In this cohort of Spanish older adults, the number of positive health behaviors showed an inverse dose-response relation with mortality risk. Older adults with six positive behaviors had an 80% lower mortality risk or the equivalent to a reduction of 14 years in chronological age compared to those with zero to one health behaviors. Importantly, this survival benefit was not completely due to the traditional healthy lifestyles (not smoking, being physically active and adequate diet). In fact, some non-traditional health behaviors, such as adequate sleep duration, avoiding excessive sitting time, and social interaction with friends, were important contributors to improved survival.
Age and sex are the most important predictors of mortality . These and other factors (for example, genetics) cannot, however, be modified. Smoking, physical activity and diet are the three potentially modifiable lifestyles with strongest evidence of their role in mortality . There is also evidence that each health behavior "counts" and that the higher the number of these three health behaviors, the lower the mortality risk in adults [2–7]. Our findings extend previous observations limited to traditional health behaviors, suggesting that health promotion interventions in older adults should also focus on non-traditional healthy lifestyles to obtain full benefit.
A recent systematic review and meta-analysis of prospective studies indicates that both short and long duration of sleep are significant predictors of death . In older adults, long sleep may even be more detrimental on mortality than short sleep . Although the science of sedentary behavior is relatively new, most studies have shown a dose-response association between sitting time and mortality, which is independent of physical activity . Moreover, a poor social network has also been consistently linked to higher mortality , especially in older people .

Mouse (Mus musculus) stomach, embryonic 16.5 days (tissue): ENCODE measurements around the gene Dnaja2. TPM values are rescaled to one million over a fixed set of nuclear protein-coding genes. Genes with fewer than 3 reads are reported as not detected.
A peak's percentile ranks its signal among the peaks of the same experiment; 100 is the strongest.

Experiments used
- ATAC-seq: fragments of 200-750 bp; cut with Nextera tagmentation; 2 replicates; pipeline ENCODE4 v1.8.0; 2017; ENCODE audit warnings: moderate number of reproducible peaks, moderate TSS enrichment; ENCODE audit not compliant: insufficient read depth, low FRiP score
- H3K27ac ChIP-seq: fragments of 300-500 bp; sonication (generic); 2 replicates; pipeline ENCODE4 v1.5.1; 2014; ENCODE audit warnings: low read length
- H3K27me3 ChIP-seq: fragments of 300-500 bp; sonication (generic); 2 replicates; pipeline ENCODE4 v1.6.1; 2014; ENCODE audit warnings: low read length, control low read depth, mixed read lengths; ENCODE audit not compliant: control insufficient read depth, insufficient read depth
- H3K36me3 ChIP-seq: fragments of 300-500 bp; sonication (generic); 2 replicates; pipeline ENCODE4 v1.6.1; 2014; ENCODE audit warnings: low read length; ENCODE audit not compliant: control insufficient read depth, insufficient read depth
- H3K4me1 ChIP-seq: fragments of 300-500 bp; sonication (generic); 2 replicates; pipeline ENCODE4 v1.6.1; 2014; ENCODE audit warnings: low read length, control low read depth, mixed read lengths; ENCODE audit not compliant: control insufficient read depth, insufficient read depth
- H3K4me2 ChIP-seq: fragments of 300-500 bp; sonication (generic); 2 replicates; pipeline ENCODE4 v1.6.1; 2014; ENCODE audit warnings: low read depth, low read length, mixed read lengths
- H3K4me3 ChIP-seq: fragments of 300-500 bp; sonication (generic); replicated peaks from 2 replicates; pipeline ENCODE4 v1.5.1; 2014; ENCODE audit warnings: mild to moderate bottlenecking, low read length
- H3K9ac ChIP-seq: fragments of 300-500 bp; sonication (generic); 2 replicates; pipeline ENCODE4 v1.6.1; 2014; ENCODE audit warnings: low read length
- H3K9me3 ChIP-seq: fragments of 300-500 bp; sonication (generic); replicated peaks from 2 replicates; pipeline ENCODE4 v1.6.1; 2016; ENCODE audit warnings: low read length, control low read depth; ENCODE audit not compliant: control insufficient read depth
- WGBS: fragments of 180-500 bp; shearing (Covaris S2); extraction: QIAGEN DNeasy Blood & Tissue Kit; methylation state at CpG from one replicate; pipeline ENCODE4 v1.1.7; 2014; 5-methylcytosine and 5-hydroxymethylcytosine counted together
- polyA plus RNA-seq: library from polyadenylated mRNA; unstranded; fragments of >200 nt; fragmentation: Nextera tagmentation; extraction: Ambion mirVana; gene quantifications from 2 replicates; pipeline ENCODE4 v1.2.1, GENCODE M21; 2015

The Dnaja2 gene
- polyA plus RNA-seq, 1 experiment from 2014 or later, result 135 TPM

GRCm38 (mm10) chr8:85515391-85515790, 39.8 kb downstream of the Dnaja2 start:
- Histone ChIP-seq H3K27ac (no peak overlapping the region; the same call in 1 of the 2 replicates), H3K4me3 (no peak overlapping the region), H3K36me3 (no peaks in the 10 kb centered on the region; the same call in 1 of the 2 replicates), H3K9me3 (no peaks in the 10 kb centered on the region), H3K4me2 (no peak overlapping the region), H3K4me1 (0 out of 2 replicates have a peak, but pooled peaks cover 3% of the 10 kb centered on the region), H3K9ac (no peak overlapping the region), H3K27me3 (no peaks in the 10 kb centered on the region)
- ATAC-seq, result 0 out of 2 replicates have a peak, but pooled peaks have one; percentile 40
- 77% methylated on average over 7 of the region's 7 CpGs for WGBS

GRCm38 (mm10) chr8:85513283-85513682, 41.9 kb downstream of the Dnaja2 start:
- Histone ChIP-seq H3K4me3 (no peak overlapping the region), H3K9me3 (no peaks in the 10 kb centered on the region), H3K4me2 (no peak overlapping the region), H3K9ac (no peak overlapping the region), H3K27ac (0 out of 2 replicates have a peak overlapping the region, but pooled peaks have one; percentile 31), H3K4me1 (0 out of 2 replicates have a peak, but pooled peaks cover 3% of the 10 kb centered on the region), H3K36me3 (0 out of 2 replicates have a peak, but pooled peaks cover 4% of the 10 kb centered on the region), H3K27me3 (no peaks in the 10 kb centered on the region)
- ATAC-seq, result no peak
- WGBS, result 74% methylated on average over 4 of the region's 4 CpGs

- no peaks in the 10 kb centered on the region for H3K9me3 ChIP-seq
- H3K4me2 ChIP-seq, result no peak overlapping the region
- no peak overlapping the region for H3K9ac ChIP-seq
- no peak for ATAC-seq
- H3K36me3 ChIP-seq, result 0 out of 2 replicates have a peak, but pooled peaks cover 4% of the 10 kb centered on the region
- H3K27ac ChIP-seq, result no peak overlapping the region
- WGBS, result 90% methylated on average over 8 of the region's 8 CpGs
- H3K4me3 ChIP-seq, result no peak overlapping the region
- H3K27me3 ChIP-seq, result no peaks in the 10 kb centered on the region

In the present study, the three non-traditional health behaviors showed protective associations with mortality. In fact, the impact of sitting time on mortality was close to that exerted by smoking, which is the leading preventable cause of death. The combined impact of the number of non-traditional health behaviors was also substantial, as seen in the fact that older adults with these three healthy lifestyles had a 36% lower mortality than those with one or none. Likewise, both liberal (likelihood ratio test) and conservative (c-statistic) statistical methods have indicated that adding these three new lifestyles to the three classical health behaviors may improve mortality prediction. Taken together, these findings support the assertion that in older adults some non-traditional lifestyles may increase longevity beyond what is achieved by the three classical health behaviors.
To our knowledge, only the HALE project has examined the combined effect of health behaviors on mortality in older persons . In this study, Knoops et al. investigated the combined effect of four health behaviors (healthy diet, being physically active, moderate alcohol use and non-smoking) on 10-year mortality among 2,339 individuals aged 70 to 90 years from 11 European countries. Adherence to these four health behaviors was associated with lower mortality compared with those who adhered to only one or no health behaviors. As some researchers have pointed out [3, 30, 31], the HALE project included a highly selected group of older adults (for example, participants had a high educational level, only 36% were women and over 50% of the women drank alcohol regularly), and the consistency of findings was not examined within subpopulations defined by demographic (for example, age and sex) or health conditions (for example, obesity). Also of note is that lifestyles (for example, physical activity) were measured with different methods across the study populations. Our study, while overcoming these limitations, confirmed the results of the HALE project. One further advantage of our study is that the results correspond to a single, relatively homogeneous population showing the usual range of lifestyle variations that may be more realistically achievable and directly relevant to immediate public health . Moreover, in contrast to some complex instruments used in HALE to assess diet or physical activity, our lifestyle score was based on very simple and easy to ask questions, which may be of practical use in clinical practice or for monitoring health in population surveys.